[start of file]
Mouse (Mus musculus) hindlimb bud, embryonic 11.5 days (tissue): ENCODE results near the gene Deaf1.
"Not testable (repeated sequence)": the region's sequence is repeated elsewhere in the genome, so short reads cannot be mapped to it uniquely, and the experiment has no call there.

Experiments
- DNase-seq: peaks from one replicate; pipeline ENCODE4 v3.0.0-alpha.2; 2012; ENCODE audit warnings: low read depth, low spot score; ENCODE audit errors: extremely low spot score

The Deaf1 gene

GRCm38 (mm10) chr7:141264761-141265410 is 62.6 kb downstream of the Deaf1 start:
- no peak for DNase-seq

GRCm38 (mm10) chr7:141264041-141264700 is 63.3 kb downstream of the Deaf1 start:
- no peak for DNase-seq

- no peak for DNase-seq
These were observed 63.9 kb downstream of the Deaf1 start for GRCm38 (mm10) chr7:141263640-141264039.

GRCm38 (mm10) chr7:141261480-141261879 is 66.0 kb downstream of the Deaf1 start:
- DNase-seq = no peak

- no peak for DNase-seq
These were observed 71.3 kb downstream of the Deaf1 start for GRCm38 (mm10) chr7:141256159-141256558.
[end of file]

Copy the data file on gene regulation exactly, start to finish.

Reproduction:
Mouse (Mus musculus) hindlimb bud, embryonic 11.5 days (tissue): ENCODE results near the gene Deaf1.
"Not testable (repeated sequence)": the region's sequence is repeated elsewhere in the genome, so short reads cannot be mapped to it uniquely, and the experiment has no call there.

Experiments
- DNase-seq: peaks from one replicate; pipeline ENCODE4 v3.0.0-alpha.2; 2012; ENCODE audit warnings: low read depth, low spot score; ENCODE audit errors: extremely low spot score

The Deaf1 gene

GRCm38 (mm10) chr7:141264761-141265410 is 62.6 kb downstream of the Deaf1 start:
- no peak for DNase-seq

GRCm38 (mm10) chr7:141264041-141264700 is 63.3 kb downstream of the Deaf1 start:
- no peak for DNase-seq

- no peak for DNase-seq
These were observed 63.9 kb downstream of the Deaf1 start for GRCm38 (mm10) chr7:141263640-141264039.

GRCm38 (mm10) chr7:141261480-141261879 is 66.0 kb downstream of the Deaf1 start:
- DNase-seq = no peak

- no peak for DNase-seq
These were observed 71.3 kb downstream of the Deaf1 start for GRCm38 (mm10) chr7:141256159-141256558.